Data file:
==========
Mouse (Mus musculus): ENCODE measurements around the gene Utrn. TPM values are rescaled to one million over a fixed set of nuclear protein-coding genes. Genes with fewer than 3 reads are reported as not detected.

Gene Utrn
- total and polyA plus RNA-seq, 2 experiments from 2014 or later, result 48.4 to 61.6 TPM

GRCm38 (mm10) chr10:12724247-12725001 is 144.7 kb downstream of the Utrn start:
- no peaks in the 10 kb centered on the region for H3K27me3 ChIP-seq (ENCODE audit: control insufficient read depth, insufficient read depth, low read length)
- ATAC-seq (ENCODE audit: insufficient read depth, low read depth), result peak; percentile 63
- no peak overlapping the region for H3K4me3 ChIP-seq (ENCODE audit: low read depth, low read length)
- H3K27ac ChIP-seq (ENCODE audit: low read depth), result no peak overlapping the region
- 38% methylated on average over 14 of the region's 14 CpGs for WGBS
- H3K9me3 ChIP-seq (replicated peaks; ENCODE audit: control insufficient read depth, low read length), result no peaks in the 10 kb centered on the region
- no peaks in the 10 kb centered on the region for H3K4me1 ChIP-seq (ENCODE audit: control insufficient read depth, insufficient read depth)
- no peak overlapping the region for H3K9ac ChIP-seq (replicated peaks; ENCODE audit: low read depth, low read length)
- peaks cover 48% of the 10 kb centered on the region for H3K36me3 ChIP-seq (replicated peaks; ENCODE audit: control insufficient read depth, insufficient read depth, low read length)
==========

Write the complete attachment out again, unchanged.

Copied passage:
Mouse (Mus musculus): ENCODE measurements around the gene Utrn. TPM values are rescaled to one million over a fixed set of nuclear protein-coding genes. Genes with fewer than 3 reads are reported as not detected.

Gene Utrn
- total and polyA plus RNA-seq, 2 experiments from 2014 or later, result 48.4 to 61.6 TPM

GRCm38 (mm10) chr10:12724247-12725001 is 144.7 kb downstream of the Utrn start:
- no peaks in the 10 kb centered on the region for H3K27me3 ChIP-seq (ENCODE audit: control insufficient read depth, insufficient read depth, low read length)
- ATAC-seq (ENCODE audit: insufficient read depth, low read depth), result peak; percentile 63
- no peak overlapping the region for H3K4me3 ChIP-seq (ENCODE audit: low read depth, low read length)
- H3K27ac ChIP-seq (ENCODE audit: low read depth), result no peak overlapping the region
- 38% methylated on average over 14 of the region's 14 CpGs for WGBS
- H3K9me3 ChIP-seq (replicated peaks; ENCODE audit: control insufficient read depth, low read length), result no peaks in the 10 kb centered on the region
- no peaks in the 10 kb centered on the region for H3K4me1 ChIP-seq (ENCODE audit: control insufficient read depth, insufficient read depth)
- no peak overlapping the region for H3K9ac ChIP-seq (replicated peaks; ENCODE audit: low read depth, low read length)
- peaks cover 48% of the 10 kb centered on the region for H3K36me3 ChIP-seq (replicated peaks; ENCODE audit: control insufficient read depth, insufficient read depth, low read length)